Scientists have discovered that a fundamental constant from physics that is used to determine electromagnetism between charged particles is not a mathematical constant.
Instead, the value appears to change from region to region in the Universe, as it was proved after measuring data from a quasar located at 13 billion light-years away.
Electromagnetism is one of the four fundamental forces that make up everything in our Universe together. The other three are the weak nuclear force, gravity, and strong nuclear force.
The constant is known as the fine-structure regular.
However, the discovery might change physics as we understand it.
The new data proves that the Universe might have previously hidden ‘north’ and ‘south’ bearings, a particular direction upon which those variations can be identified.
Astrophysicist John Webb said:
“[The new study] seems to be supporting this idea that there could be a directionality in the Universe, which is very weird indeed.”
Webb talked about how the Universe might not be isotropic in its laws of physics.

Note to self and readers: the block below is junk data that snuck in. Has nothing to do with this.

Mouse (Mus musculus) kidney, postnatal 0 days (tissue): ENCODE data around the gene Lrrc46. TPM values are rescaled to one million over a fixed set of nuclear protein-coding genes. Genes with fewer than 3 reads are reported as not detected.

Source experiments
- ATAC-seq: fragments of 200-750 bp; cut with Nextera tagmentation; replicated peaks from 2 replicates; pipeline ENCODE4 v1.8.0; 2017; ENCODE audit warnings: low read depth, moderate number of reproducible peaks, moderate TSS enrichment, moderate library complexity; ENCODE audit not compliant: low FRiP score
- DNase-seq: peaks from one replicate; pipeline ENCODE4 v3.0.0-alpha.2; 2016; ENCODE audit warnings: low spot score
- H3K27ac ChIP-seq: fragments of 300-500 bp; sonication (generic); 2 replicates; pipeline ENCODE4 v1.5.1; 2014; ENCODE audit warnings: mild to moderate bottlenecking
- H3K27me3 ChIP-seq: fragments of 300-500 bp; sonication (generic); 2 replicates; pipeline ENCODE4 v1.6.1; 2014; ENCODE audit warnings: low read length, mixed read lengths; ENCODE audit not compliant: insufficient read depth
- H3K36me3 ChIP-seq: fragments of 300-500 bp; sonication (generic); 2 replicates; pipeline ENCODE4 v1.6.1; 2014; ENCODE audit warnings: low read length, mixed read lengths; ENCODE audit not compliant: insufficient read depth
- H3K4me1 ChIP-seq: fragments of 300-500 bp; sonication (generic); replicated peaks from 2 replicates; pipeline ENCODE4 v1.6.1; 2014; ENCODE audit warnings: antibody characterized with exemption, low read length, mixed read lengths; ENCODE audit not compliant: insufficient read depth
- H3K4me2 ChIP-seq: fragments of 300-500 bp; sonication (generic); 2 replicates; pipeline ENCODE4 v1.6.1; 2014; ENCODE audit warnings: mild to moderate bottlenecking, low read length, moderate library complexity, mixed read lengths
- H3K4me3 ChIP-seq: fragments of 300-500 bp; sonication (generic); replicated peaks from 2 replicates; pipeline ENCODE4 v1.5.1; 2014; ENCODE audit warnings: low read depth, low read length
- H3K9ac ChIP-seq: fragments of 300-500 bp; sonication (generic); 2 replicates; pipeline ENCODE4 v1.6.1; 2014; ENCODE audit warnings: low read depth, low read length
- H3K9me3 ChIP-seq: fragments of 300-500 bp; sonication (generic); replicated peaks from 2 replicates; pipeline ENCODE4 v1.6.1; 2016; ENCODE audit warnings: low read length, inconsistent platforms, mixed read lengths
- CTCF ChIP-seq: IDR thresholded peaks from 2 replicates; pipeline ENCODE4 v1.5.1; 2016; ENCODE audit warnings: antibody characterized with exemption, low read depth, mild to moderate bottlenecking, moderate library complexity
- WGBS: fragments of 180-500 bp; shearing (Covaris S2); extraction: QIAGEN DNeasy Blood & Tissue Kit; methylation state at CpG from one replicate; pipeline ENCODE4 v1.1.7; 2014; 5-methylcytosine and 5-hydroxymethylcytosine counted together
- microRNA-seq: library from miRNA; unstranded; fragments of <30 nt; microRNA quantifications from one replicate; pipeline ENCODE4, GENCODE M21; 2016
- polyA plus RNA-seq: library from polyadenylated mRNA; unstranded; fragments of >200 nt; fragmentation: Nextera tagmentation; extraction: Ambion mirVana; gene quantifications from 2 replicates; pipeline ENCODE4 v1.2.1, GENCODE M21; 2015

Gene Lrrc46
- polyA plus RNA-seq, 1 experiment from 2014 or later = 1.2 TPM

“But in fact, there could be some direction or preferred direction in the Universe where the laws of physics change, but not in the perpendicular direction. In other words, the Universe, in some sense, has a dipole structure to it,” Webb added.
The electromagnetic force around us is essential for tying electrons to nuclei inside atoms.
If that force didn’t intervene, the matter would disintegrate instantly. Electromagnetism is also the source of visible light, and it is the fundamental reason why electricity works the way we know.
Help From Chile
The team of scientists has used data captured by the Very Large Telescope from Chile. The data helped them analyze the Universe in a state similar to when it was much younger and closer to the Big Bang.